Time and time again partners just don’t voice their vision for the business, their “raison d’etre” for being in business in the first place, beyond simply making money.
People often go into business together for financial reasons but end up spent because their values, goals and dreams are fundamentally misaligned. If one partner is in the business with passion, and the other solely for a potential financial gain, one is far more likely to call it quits when the going gets tough.
Solution: Hold a workshop with all of the partners to discuss this very point. Why is everyone in the business?
It’s amazing how many times I talk to various partners in a business only to find that they’ve never even thought to articulate and share their vision for success. What does success look and feel like for each partner? It’s essential to share and then define the “mothership” vision for the business as this really is the bedrock of potential success.
Risk and Fear
Some people love risk and have it as their default position; others are overly cautious and actually prefer stagnation to change. Most successful partnerships are a combination of the two - but if decision making is becoming a constant undisciplined tug-of-war, no-one will ever get anywhere, least of all the business itself. Conservatism is not the enemy of business but neither should it stifle all risk.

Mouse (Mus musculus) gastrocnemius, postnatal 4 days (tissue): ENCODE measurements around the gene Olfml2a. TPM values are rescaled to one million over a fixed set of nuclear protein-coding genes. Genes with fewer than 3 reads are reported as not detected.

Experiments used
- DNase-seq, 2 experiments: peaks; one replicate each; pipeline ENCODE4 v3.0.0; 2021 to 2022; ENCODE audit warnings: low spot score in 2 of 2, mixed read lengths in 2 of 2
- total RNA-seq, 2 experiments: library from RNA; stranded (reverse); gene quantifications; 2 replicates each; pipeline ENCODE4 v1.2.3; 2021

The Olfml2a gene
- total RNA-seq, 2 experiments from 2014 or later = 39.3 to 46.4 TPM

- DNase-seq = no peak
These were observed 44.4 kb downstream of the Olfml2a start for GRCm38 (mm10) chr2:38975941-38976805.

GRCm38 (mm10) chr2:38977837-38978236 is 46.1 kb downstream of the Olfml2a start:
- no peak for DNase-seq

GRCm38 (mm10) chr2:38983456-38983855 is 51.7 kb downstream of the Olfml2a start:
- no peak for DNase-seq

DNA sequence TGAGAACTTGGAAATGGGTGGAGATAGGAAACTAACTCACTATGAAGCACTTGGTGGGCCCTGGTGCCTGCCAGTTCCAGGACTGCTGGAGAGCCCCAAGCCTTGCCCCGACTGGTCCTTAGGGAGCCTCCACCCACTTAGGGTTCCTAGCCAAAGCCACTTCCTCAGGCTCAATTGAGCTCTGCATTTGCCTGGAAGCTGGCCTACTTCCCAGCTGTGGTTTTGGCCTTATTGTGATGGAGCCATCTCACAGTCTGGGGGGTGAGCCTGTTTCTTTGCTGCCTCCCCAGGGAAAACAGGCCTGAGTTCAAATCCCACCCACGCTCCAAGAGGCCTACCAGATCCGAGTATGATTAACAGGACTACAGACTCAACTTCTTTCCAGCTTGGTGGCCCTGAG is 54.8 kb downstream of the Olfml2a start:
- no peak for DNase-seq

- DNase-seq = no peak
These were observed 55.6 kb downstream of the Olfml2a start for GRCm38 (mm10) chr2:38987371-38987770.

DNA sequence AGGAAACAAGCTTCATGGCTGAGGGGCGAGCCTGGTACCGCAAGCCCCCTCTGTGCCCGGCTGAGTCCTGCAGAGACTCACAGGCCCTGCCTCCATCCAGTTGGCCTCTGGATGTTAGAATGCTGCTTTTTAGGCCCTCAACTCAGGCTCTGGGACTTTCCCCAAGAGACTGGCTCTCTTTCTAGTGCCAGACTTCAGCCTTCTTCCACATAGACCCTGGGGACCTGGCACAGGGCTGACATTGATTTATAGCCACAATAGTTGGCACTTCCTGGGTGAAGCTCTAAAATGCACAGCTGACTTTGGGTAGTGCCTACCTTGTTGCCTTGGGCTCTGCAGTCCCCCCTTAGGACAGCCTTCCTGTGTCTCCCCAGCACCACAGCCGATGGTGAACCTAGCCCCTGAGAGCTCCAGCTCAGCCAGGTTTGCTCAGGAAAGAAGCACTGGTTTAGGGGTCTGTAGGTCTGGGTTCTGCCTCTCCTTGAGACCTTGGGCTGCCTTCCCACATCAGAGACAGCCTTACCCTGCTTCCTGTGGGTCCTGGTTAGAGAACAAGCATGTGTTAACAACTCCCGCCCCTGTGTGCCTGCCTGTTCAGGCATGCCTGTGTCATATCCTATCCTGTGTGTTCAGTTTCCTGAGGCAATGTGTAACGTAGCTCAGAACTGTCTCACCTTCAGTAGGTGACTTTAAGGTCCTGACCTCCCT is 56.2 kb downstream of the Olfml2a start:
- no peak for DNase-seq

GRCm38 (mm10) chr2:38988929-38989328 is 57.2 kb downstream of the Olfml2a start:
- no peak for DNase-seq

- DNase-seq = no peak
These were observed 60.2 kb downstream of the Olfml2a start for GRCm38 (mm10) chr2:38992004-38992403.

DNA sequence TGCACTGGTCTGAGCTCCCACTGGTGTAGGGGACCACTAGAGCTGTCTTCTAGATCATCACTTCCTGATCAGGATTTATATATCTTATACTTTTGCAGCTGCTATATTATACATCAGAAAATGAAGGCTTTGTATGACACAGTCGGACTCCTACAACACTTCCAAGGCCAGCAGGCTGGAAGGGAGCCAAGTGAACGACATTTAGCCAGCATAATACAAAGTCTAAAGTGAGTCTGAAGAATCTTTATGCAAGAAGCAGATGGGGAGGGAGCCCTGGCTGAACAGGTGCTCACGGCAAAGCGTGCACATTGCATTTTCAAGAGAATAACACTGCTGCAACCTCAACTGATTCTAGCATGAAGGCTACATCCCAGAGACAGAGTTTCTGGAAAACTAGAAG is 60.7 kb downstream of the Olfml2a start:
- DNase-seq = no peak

Solution: Discuss, agree, plan and execute strategy.
Hold regular upfront planning workshops. Question where you want the business to go and accept that there may be more than one way to get there. Structure your workshops firstly to open up dialogue but then always make sure you come out with an agreed plan and a timeline for execution. A workshop is a great environment to voice both ambitions and associated concerns for the direction of the business. In these sessions big picture ideas can be interrogated rationally in order to weigh up risk and its potential return
Bottle it up or spit it out?
All of the issues I’ve outlined have an underlying cause - most of us, being humans, are incredibly adept at avoiding confrontation.
Solution: If you want a successful business, not to mention a much more satisfying existence, put your fear to one side and simply voice your concerns in a non-accusatory manner.
Do this as issues come up – they may well otherwise form cracks in the working relationship which can then manifest into an implosion.
The cornerstone of any relationship whether personal or business is trust and respect, which cannot be built without open and honest good old conversation. Accept that no matter how strong your business relationship, challenging times will always be just around the corner.
Even if you are a small business, act like a big one. Companies have boards, which allow issues to be addressed and solved formally. Sometimes it can be a good idea for a small business to bring in a similar circuit breaker, a third party to help work through problems and mediate solutions.
Matthew Murphy is a Director of MPR Accountants & Advisors, a business that specialises in providing Business Mentoring and Board Advisory Services as well as Virtual CFO and outsourced accounting services, tax, grants and funding services to small and medium enterprises.